Nule cousins sentenced for embezzlement, Human Rights Watch criticizes justice reform and Gabriel García Márquez reaches a million copies in China.
On Wednesday the Nule cousins, who embezzled millions in Bogotá’s ’contract carrousel’ – which also involved ex-mayor Samuel Moreno – were condemned to seven and a half years in prison and a fine of $4 million each.
The three cousins, and their partner Mauricio Galofre, directors of the construction conglomerate Nule Group, embezzled public funds given to them by Bogotá’s Urban Development Institute for public works projects.
The judge, who passed sentence after a seven month delay in the legal process against the Nule cousins, referred to the gravity of the situation facing the Colombian capital. The syphoning of funds from the public works projects such as the extension of the Transmilenio has caused a crisis in the city’s transportation system.
The Nules stand accused of four other crimes, to which they have pleaded innocent. For pleading guilty to the charge of embezzlement the sentence of 15 years was reduced to half the time. They could face a further fifteen years in prison. However, a series of obstacles and delays have prevented the Public Prosecutor from presenting a formal accusation.
The cousins will remain in the prison La Picota. The other individuals involved in the scandal, including the ex-mayor Samuel Moreno and his brother the congressman Iván Moreno, also remain in jail.
The Colombian Justice Minister, Juan Carlos Esguerra, defended on Saturday the government´s proposed reform of the justice system against criticisms by the NGO Human Rights Watch.
In an open letter to President Santos, José Miguel Vivanco, the Americas director for HRW, argued that the reform’s increase of military jurisdiction over cases of abuses by the Colombian security forces could lead to impunity in human rights cases.
The reform presupposes that all actions committed during military operations relate to military service, and thus, according to Vivanco, ‘would result in cases of human rights violations by security forces being handled by the military justice system,’ reversing ‘recent progress Colombia has made in providing accountability for military abuses.’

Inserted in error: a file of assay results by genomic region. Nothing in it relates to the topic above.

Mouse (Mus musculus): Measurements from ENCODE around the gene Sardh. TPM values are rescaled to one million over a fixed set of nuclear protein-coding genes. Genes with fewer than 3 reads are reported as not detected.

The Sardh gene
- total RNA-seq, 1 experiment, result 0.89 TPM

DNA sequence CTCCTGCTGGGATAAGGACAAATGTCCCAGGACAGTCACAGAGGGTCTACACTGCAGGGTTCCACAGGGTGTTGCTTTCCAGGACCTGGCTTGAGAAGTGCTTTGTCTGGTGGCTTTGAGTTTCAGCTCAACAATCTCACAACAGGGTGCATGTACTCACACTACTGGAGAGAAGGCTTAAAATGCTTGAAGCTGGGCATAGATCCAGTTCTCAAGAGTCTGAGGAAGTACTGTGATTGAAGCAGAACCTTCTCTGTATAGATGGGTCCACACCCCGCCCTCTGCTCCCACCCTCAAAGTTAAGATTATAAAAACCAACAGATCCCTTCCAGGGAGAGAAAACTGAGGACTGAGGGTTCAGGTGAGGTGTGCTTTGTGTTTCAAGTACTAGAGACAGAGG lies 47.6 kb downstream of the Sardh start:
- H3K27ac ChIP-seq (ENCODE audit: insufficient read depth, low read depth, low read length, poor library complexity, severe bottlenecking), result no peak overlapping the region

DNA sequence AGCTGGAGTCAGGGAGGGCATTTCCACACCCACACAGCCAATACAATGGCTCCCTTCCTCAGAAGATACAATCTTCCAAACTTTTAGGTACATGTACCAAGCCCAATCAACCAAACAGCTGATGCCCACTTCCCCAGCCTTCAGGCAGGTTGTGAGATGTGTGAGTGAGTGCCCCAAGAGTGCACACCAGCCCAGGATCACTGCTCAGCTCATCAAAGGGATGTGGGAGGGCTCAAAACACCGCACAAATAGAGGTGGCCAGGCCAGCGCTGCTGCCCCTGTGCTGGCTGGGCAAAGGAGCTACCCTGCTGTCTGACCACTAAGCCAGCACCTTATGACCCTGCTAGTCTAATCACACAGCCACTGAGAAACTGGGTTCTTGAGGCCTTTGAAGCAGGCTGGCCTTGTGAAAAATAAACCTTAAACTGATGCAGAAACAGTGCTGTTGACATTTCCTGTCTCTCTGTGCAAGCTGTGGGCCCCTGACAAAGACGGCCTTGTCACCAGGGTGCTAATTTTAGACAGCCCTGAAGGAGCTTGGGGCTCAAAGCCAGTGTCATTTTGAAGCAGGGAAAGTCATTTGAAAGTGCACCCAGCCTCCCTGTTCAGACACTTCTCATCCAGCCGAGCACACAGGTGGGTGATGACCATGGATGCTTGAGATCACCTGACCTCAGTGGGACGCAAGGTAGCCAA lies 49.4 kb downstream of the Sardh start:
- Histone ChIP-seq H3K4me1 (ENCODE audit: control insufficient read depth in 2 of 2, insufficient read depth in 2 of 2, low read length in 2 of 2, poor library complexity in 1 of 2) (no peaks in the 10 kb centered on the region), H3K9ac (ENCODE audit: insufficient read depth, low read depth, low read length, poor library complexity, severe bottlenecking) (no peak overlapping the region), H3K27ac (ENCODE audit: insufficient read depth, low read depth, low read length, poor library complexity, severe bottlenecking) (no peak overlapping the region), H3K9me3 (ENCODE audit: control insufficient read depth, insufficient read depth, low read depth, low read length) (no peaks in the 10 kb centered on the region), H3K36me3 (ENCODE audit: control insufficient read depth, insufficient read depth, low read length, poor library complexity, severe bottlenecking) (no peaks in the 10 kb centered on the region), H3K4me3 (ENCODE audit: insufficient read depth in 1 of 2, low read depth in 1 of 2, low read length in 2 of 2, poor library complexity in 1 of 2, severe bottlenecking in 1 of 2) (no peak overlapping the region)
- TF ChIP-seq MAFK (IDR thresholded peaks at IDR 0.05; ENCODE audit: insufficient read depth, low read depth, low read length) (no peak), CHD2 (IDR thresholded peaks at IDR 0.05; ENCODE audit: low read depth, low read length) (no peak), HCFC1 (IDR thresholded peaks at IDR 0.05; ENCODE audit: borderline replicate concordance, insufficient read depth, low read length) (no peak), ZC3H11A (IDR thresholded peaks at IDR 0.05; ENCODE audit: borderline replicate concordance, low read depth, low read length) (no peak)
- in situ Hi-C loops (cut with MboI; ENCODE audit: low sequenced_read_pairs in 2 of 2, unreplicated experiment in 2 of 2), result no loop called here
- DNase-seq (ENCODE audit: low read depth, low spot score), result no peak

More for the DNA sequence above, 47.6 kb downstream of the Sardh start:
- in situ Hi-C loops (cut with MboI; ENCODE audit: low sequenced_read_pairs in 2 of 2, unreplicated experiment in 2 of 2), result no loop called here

Vivanco referred to the human rights abuses committed by the Colombian military against civilians in the ‘false positives’ scandal.
Esguerra, however, defended the reform, stating that Colombia had no qualms about cases being referred to the International Criminal Court and that the reform would not amplify ‘the reach of military jurisdiction over the so-called false positives’ nor in cases of human rights abuses against civilians by members of the armed forces.
The reform, currently being studied in Congress where it is likely to be approved, has been condemned by the Colombian Supreme Court and other high courts as attacking the democratic state. President Santos this week called on the high courts to ‘sit down’ and discuss the proposed reform, asking its critics not to ‘demonize‘ the project.
Six months after it was published in China, Gabriel García Márquez’s One Hundred Years of Solitude has sold a million copies.
On Thursday Chinese publishers, translators and scholars of the Colombian author came together to celebrate the success of the Chinese version of the 1967 classic, alongside the presentation in Mandarin of a collection of García Márquez’s writings.
The Mandarin version of the text has topped sales lists, becoming the first of García Márquez’s books to be translated legally in China. One Hundred Years of Solitude was published in May by Thinkingdom Media Group after Chinese publishers spent 44 years trying to secure the rights to the book; pirate versions have however circulated in the country.
On the back of the success of García Márquez’s masterpiece, in 2012 translations of Love in the time of Cholera and The General in his Labyrinth will be published in Mandarin.